Court quashes four of manager’s five GST convictions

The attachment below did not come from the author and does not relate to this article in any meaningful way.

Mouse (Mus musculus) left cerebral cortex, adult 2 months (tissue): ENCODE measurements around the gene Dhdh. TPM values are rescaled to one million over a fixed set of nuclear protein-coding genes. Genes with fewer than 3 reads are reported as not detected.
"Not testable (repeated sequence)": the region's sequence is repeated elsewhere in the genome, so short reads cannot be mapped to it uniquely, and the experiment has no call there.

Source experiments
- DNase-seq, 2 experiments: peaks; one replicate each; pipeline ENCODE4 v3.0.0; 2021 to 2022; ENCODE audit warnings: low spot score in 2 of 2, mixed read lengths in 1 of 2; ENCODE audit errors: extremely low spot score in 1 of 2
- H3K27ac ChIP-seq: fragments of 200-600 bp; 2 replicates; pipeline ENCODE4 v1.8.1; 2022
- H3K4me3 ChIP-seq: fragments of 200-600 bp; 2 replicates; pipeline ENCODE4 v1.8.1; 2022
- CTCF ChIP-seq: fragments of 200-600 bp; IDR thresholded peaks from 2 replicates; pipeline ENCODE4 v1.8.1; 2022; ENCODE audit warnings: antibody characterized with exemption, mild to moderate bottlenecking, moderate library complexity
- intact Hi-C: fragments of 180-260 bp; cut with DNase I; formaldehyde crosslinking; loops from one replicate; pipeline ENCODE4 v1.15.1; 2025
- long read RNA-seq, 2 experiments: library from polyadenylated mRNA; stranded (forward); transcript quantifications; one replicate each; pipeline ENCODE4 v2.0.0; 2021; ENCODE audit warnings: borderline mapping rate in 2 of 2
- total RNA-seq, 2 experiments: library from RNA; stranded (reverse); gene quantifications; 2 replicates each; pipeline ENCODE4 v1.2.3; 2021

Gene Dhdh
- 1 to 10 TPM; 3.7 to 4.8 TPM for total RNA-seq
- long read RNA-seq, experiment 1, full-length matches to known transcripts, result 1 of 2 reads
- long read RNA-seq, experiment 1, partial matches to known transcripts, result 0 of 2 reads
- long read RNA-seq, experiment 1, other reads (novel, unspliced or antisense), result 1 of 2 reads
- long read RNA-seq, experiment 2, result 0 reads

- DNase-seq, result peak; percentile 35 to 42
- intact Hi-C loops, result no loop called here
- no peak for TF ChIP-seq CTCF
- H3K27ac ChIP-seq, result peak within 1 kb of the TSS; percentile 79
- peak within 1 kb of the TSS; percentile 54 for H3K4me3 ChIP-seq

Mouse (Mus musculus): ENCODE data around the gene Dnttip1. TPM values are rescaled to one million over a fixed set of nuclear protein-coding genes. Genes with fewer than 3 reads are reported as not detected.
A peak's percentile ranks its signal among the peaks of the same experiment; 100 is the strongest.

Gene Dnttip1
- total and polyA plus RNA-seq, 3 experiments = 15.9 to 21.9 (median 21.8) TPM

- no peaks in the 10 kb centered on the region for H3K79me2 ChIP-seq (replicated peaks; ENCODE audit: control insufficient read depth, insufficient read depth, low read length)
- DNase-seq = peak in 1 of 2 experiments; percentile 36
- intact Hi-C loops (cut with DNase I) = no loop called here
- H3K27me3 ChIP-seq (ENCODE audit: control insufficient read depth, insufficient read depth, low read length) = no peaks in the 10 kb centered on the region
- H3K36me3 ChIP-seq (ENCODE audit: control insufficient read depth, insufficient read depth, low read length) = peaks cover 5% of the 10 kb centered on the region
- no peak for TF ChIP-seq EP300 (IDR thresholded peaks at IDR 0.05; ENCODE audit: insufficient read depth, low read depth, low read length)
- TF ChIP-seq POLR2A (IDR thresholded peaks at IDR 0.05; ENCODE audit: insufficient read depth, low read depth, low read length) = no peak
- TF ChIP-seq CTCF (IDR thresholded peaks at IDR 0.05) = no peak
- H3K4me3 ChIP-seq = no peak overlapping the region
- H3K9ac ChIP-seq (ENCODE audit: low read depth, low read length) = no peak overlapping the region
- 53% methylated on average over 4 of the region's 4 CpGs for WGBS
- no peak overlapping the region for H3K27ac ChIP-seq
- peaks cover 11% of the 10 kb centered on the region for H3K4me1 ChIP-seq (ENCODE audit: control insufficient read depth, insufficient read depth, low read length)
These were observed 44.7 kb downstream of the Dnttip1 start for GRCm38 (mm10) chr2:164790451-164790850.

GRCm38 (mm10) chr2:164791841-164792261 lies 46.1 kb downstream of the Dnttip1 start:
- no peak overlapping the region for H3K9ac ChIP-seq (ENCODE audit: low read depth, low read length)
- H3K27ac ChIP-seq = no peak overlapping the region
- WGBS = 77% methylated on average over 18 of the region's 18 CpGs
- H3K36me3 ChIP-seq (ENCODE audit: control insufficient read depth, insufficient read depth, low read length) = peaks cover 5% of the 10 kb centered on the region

Mr Loon Wai Yang, the former manager of a family-run gaming company, has been acquitted of 4 out of 5 GST-related offences involving the over-claiming of GST by his company. Under the GST Act, the presumption is that all directors and managers of a company have de facto responsibility for any GST offence committed by the company. To rebut the presumption, the director or manager in question must show that he (a) did not consent or connive in the offence and (b) had exercised all such diligence to prevent the commission of the offence as he ought to have exercised, having regard to the nature of his functions in that capacity and to all the circumstances. At the trial below, Mr Loon’s defence was that he was only in charge of marketing and was not involved in the filing of the GST returns, which were prepared by his sister. The District Judge found that Mr Loon had successfully rebutted the first requirement in showing that he did not consent or connive in the offence. However, as regards the second requirement, the District Judge was not convinced that Mr Loon had “exercised all such diligence” as it was “implausible” for a member of the senior management of a small family-run company such as Mr Loon to have no involvement at all in the filing of the GST returns. On appeal, the High Court overturned the District Court’s findings in respect of 4 out of 5 charges and noted that there was no evidence that Mr Loon was involved in the filing of the GST returns. The High Court further noted that all the circumstances of the case, including the nature of Mr’s Loon functions in the company, had to be considered in the determination of liability. Since the evidence that Mr Loon was only in charge of marketing was unchallenged, the High Court agreed with the Defence’s submission that “there could be no failure on the part of the appellant in showing any diligence in the doing of what he was not expected to concern himself”. In this regard, it could not be said that Mr Loon had failed to show the requisite diligence when the preparation and filing of the GST returns were not matters that he was expected to concern himself with. As for the remaining charge, Mr Loon accepted that he had prepared the GST return in respect of that charge by himself, and thus did not argue that the imprisonment term of 3 weeks was manifestly excessive. The High Court’s decision is helpful for company directors and managers as it is the first clear authority from the High Court that the presumption under the GST Act can be rebutted by company directors and managers showing that they had exercised all due diligence in light of the nature of their functions or roles in the company. Mr Loon was represented by Mr Abraham Vergis and Ms Bestlyn Loo. Download and read full article here.